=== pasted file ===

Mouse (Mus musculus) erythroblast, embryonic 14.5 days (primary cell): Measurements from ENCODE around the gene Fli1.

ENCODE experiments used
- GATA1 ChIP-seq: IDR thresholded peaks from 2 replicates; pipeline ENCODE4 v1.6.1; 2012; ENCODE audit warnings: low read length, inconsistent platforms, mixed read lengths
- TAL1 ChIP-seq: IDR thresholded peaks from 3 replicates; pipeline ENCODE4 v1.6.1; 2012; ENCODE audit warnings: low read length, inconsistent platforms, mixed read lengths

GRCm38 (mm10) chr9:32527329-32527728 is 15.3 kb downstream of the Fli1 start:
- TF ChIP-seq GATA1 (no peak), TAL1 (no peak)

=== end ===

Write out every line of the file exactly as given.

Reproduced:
Mouse (Mus musculus) erythroblast, embryonic 14.5 days (primary cell): Measurements from ENCODE around the gene Fli1.

ENCODE experiments used
- GATA1 ChIP-seq: IDR thresholded peaks from 2 replicates; pipeline ENCODE4 v1.6.1; 2012; ENCODE audit warnings: low read length, inconsistent platforms, mixed read lengths
- TAL1 ChIP-seq: IDR thresholded peaks from 3 replicates; pipeline ENCODE4 v1.6.1; 2012; ENCODE audit warnings: low read length, inconsistent platforms, mixed read lengths

GRCm38 (mm10) chr9:32527329-32527728 is 15.3 kb downstream of the Fli1 start:
- TF ChIP-seq GATA1 (no peak), TAL1 (no peak)